What happened to D.A.R.E.? Why L.E.A.D.?
DARE America was formed and, for years, has been providing drug education to students at all grade levels. The curriculum they have adopted is called Keep It Real (KIR). This program talks about life skills such as goal setting and decision making. However, the program does not talk about drugs at the 5th grade level.
Each state has their own charter of DARE, so the Ramsey D.A.R.E. program was a part of DARE NJ. This organization existed to look out for the best interest of NJ students. DARE NJ was not happy that KIR does not talk about drugs in the program, and NJ state curriculum standards require drug education programs to talk about drugs. Therefore, KIR was not acceptable, which prompted DARE NJ to implement a program titled Too Good for Drugs (TGFD). For a number of years, students at Dater School have been learning the TGFD curriculum.
DARE America demanded DARE NJ teach KIR in the classroom and threatened to revoke DARE NJ’s charter if DARE NJ did not comply. After a lengthy court battle, a judge ordered that DARE NJ was not allowed to continue using TGFD. A number of police departments in the State of New Jersey, including the Ramsey Police Department, strongly believe in the TGFD program. Therefore, a new organization known as Law Enforcement Against Drugs or L.E.A.D. has been formed. In January of 2016, the Ramsey Police Department will be introducing it’s L.E.A.D. program and continue to teach fifth graders the TGFD curriculum.
Is L.E.A.D. beneficial?
Our curriculum, TGFD, delivers a strong, reasoned and effective anti-substance abuse message. Our officers are exemplary role models who form trusting and supportive relationships not just with your child, but with your family. Our physical presence provides protection for your children while they are in school and our team building events foster a healthy and lasting partnership that transcends the school environment. At the conclusion of this year, your child will be better prepared, your family will be more informed, new relationships will exist and many fond memories will have surrounded the concept of drug-free living.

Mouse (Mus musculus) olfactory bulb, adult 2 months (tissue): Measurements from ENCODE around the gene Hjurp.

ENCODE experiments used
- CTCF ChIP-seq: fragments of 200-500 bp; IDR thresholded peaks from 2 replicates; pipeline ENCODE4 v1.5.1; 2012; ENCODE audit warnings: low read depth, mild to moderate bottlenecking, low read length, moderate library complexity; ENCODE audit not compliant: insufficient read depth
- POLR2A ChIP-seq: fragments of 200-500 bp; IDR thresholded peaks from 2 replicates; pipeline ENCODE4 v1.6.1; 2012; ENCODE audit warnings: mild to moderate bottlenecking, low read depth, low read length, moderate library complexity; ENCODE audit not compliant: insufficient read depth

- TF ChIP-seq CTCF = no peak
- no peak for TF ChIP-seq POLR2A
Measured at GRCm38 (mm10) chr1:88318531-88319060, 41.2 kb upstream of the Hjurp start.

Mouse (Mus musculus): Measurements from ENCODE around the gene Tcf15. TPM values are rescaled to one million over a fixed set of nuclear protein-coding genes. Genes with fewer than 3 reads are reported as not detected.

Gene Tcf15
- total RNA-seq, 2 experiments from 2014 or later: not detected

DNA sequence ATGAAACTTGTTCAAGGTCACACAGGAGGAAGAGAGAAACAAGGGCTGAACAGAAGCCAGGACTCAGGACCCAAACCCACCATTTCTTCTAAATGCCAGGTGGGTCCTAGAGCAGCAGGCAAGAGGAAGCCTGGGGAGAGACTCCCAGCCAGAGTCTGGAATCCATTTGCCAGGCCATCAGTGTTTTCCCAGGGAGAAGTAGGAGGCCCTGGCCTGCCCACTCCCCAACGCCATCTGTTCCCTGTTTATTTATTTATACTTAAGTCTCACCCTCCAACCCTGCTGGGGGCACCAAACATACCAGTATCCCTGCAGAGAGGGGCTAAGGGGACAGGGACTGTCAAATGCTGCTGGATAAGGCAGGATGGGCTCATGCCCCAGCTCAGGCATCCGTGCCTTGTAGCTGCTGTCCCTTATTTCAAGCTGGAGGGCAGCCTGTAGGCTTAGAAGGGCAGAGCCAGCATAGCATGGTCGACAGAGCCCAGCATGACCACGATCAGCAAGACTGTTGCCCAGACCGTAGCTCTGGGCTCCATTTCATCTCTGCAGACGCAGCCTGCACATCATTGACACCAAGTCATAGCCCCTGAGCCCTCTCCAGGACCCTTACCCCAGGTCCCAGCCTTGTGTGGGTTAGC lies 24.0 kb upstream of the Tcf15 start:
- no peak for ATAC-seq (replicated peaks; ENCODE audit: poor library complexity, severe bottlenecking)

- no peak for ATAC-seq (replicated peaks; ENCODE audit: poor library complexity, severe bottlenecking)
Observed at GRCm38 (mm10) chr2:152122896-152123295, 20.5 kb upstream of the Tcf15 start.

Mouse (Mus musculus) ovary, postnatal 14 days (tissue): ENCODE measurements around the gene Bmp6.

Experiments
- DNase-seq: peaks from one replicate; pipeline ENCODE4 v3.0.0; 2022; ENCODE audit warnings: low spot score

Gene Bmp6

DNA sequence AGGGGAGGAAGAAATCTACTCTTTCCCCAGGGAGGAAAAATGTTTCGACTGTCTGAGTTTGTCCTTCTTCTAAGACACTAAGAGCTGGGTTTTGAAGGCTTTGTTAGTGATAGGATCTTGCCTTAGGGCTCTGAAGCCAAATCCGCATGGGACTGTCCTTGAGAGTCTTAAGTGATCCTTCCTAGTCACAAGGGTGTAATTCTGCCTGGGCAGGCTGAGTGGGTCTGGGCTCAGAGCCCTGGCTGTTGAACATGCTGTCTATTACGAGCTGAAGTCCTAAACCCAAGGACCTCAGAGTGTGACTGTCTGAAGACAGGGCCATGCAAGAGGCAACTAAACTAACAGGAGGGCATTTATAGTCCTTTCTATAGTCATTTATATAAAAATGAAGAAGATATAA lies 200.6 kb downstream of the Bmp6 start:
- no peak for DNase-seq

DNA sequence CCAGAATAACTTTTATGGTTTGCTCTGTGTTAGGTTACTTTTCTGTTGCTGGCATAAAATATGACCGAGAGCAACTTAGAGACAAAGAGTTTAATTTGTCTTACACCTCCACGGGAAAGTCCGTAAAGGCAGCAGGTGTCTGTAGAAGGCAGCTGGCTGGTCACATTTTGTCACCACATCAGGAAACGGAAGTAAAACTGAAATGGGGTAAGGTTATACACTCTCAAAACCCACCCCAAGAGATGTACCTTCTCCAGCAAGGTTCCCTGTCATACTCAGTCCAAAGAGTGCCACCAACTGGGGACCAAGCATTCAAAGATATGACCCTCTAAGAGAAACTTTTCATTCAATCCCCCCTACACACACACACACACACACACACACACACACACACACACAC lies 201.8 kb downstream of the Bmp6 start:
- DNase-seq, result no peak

What does the curriculum teach?
Classroom lessons demonstrate the health, social, legal and short-term consequences of using tobacco, alcohol, marijuana, inhalants or any other illegal drug.
Normative beliefs will be contrasted against research-based statistics on the prevalence of underage drinking and tobacco use.
Communication, confidence, assertiveness, refusal strategies and other resistance skills are discussed and practiced in role play exercises.
The development of positive friendships is discussed, as is the influence of peer pressure and the art of avoiding risky situations.
We explore curiosity and examine the role of self-pressure in decision making exercises.
Each elaborate L.E.A.D. Program event seeks to vividly endorse the strength and optimism of a drug-free life. Each event brings key components of the community together in action, reinforcing strong social bonds amongst the kids and community around them. They form a visible partnership between the police officers, parents, teachers and students. Several of the events also challenge the students with a unique opportunity to build strong internal assets. More importantly, these events are fun for everyone involved.
Our website www.ramseyrocks.org will contain updated information on events.